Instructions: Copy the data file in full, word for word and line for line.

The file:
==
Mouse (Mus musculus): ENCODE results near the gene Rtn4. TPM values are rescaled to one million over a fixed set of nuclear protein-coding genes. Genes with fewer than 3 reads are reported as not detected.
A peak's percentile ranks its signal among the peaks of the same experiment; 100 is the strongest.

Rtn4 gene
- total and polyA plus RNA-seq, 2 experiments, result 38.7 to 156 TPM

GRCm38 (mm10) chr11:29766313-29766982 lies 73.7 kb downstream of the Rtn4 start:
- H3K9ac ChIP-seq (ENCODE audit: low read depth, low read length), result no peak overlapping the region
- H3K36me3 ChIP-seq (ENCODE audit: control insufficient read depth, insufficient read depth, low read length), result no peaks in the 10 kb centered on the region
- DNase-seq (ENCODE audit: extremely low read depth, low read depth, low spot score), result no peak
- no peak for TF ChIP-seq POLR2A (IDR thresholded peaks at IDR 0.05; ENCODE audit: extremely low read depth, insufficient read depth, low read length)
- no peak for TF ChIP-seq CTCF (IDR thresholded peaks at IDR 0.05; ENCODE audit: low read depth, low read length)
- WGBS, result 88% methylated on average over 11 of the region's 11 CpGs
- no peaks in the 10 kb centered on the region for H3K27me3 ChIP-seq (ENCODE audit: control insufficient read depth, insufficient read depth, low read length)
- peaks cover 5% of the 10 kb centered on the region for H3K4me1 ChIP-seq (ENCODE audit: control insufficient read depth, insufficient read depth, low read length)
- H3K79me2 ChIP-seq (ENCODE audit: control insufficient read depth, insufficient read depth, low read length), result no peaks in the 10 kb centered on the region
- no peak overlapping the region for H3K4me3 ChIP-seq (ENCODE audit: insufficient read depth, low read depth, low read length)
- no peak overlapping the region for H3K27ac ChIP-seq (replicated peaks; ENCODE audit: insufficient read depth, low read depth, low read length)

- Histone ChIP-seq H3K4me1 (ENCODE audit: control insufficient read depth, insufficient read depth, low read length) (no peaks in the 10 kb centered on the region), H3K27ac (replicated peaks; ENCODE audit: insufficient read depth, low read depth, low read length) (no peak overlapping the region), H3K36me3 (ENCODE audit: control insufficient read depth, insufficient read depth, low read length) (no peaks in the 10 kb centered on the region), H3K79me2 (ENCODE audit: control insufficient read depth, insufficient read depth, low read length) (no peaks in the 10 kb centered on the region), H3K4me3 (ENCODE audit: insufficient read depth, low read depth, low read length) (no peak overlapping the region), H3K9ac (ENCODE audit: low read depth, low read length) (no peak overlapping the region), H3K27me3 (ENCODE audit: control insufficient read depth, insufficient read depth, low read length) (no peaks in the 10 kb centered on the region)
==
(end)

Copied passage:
Mouse (Mus musculus): ENCODE results near the gene Rtn4. TPM values are rescaled to one million over a fixed set of nuclear protein-coding genes. Genes with fewer than 3 reads are reported as not detected.
A peak's percentile ranks its signal among the peaks of the same experiment; 100 is the strongest.

Rtn4 gene
- total and polyA plus RNA-seq, 2 experiments, result 38.7 to 156 TPM

GRCm38 (mm10) chr11:29766313-29766982 lies 73.7 kb downstream of the Rtn4 start:
- H3K9ac ChIP-seq (ENCODE audit: low read depth, low read length), result no peak overlapping the region
- H3K36me3 ChIP-seq (ENCODE audit: control insufficient read depth, insufficient read depth, low read length), result no peaks in the 10 kb centered on the region
- DNase-seq (ENCODE audit: extremely low read depth, low read depth, low spot score), result no peak
- no peak for TF ChIP-seq POLR2A (IDR thresholded peaks at IDR 0.05; ENCODE audit: extremely low read depth, insufficient read depth, low read length)
- no peak for TF ChIP-seq CTCF (IDR thresholded peaks at IDR 0.05; ENCODE audit: low read depth, low read length)
- WGBS, result 88% methylated on average over 11 of the region's 11 CpGs
- no peaks in the 10 kb centered on the region for H3K27me3 ChIP-seq (ENCODE audit: control insufficient read depth, insufficient read depth, low read length)
- peaks cover 5% of the 10 kb centered on the region for H3K4me1 ChIP-seq (ENCODE audit: control insufficient read depth, insufficient read depth, low read length)
- H3K79me2 ChIP-seq (ENCODE audit: control insufficient read depth, insufficient read depth, low read length), result no peaks in the 10 kb centered on the region
- no peak overlapping the region for H3K4me3 ChIP-seq (ENCODE audit: insufficient read depth, low read depth, low read length)
- no peak overlapping the region for H3K27ac ChIP-seq (replicated peaks; ENCODE audit: insufficient read depth, low read depth, low read length)

- Histone ChIP-seq H3K4me1 (ENCODE audit: control insufficient read depth, insufficient read depth, low read length) (no peaks in the 10 kb centered on the region), H3K27ac (replicated peaks; ENCODE audit: insufficient read depth, low read depth, low read length) (no peak overlapping the region), H3K36me3 (ENCODE audit: control insufficient read depth, insufficient read depth, low read length) (no peaks in the 10 kb centered on the region), H3K79me2 (ENCODE audit: control insufficient read depth, insufficient read depth, low read length) (no peaks in the 10 kb centered on the region), H3K4me3 (ENCODE audit: insufficient read depth, low read depth, low read length) (no peak overlapping the region), H3K9ac (ENCODE audit: low read depth, low read length) (no peak overlapping the region), H3K27me3 (ENCODE audit: control insufficient read depth, insufficient read depth, low read length) (no peaks in the 10 kb centered on the region)